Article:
• Understand the Impact of Contextual Factors on Curriculum: Analyze and integrate considerations of various contextual factors—including cultural, institutional, and socio-political dynamics—that significantly influence curriculum effectiveness and applicability across different T.E.S.O.L. settings.

    • Adopt a Process-Oriented Approach to Curriculum Development: Embrace and operationalize a process-oriented approach to curriculum development that values the dynamic interplay between curriculum planning and classroom realities, fostering an adaptive and learner-centered pedagogical environment.

    • Master Lesson Planning: Acquire skills in comprehensive lesson planning that aligns with curriculum goals, effectively integrates content with language objectives, and adapts to student needs and contextual dynamics, thereby maximizing educational outcomes.

    This course is designed for an elite group of language education professionals who aspire to lead in the field of T.E.S.O.L. through innovative curriculum design and development. By merging rigorous academic inquiry with strategic pedagogical application, participants will be empowered to significantly enhance the quality, relevance, and impact of language teaching programs, contributing to the advancement of language education in diverse and changing educational landscapes.

  • Advanced Curriculum Design and Development in Language Education: Principles and Practices

    Reference(s): CDLT Ch2-5 and Ch7-10


    WEIGHT: 10.0%
    SUBMISSION DEADLINE: 23:59 (GMT+0) on Sunday of the Applicable Teaching Week

    The participation of all enrolled individuals in the full spectrum of classroom interactions is not merely encouraged but deemed essential. The institution upholds a policy of compulsory attendance, underscoring its critical role in maximizing engagement opportunities and enriching the educational journey. The evaluation framework prioritizes the substance and quality of contributions made within the learning environment. It distinguishes itself by focusing on the depth and relevance of student participation rather than the sheer frequency of submissions or verbal contributions during sessions.

    In pursuit of fostering an academic community characterized by mutual support and collaboration, students are strongly encouraged to exchange personal contact information. This initiative aims to construct a robust support network, enabling peers to assist one another in the event of any absences, thereby minimizing disruptions to the learning continuum. Furthermore, students are urged to engage in open dialogue with the course instructor regarding any concerns or inquiries. Such proactive communication is instrumental in navigating academic challenges, enhancing the educational experience, and ensuring a thorough comprehension of the course material.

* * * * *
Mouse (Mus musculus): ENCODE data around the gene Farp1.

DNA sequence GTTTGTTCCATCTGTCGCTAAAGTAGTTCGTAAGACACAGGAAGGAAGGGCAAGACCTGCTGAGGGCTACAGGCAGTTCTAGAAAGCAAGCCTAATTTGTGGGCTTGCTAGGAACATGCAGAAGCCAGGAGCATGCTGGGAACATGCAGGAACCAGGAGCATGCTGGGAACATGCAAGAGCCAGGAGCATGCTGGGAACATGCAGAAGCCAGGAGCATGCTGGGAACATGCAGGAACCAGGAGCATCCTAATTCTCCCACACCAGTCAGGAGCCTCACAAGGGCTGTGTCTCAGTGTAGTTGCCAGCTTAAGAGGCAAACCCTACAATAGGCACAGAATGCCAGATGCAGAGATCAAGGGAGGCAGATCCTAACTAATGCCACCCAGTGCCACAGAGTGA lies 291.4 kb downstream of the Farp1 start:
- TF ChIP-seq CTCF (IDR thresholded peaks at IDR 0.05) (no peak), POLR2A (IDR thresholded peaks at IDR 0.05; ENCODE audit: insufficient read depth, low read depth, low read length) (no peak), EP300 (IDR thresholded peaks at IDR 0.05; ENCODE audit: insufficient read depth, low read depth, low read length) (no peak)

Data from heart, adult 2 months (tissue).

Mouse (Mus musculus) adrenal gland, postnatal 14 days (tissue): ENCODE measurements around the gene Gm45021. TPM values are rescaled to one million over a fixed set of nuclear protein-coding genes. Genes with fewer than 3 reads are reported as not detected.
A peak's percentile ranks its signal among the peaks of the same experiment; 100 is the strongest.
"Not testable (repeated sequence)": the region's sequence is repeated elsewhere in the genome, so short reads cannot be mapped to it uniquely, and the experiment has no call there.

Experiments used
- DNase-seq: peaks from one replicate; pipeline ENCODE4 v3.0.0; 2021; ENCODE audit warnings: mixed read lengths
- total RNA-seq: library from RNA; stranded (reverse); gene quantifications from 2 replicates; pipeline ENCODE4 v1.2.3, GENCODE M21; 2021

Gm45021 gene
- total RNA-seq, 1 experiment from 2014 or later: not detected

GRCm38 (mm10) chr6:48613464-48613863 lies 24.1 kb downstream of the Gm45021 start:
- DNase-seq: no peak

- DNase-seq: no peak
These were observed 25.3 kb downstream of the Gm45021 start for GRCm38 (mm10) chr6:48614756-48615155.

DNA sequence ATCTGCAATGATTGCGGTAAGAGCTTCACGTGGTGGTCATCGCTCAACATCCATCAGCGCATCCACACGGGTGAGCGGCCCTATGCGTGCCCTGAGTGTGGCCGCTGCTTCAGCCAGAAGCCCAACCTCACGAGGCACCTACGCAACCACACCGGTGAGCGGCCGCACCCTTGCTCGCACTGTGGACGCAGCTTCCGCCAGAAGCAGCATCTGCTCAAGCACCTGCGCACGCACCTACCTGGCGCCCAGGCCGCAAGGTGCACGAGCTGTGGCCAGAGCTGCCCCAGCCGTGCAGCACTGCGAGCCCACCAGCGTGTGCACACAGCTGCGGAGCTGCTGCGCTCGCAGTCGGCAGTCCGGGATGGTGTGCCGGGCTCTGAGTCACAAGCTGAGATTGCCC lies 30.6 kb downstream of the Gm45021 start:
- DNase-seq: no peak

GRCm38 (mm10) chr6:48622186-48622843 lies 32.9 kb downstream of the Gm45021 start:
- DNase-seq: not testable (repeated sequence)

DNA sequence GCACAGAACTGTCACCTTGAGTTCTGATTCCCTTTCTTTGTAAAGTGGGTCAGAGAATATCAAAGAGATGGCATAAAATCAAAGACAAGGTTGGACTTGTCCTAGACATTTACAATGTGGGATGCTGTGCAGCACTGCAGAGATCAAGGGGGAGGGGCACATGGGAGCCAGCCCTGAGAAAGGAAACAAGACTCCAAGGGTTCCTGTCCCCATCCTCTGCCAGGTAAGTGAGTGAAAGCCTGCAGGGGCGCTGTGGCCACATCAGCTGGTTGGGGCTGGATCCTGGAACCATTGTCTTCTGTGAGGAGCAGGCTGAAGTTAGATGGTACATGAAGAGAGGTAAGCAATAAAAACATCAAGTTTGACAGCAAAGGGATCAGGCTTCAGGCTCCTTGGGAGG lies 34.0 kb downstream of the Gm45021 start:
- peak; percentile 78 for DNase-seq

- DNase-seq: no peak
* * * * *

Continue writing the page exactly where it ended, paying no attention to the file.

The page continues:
This approach not only reaffirms our commitment to academic excellence and professionalism but also promotes a culture of responsibility, engagement, and continuous learning. Through adherence to these guidelines, students contribute to a dynamic and interactive learning environment, thereby enriching both their personal and collective academic experiences.


    WEIGHT: 30.0%
    SUBMISSION DEADLINE: 23:59 (GMT+0) on Sunday of the Applicable Teaching Week


    WEIGHT: 60.0%
    SUBMISSION DEADLINE: 23:59 (GMT+0) on Sunday of the Applicable Teaching Week

    All students are required to participate in all classroom activities, attend classes regularly, and prepare before classes for classroom activities that require advance preparation. Students need to fully appreciate that good attendance results in more opportunities to engage in quality participation, which, in turn, results in a more thorough acquisition of subject knowledge and higher participation grades.

    Participation in classroom discussions and other types of activities indicates that students have read the assigned readings. Grades will not be based on the number of posts submitted or comments made in the classroom but on the overall quality of contributions to discussions.

    If a student is unable to attend 3 or more classes, he/she may be asked to complete additional assignments to complete the course.

    Modes of Attendance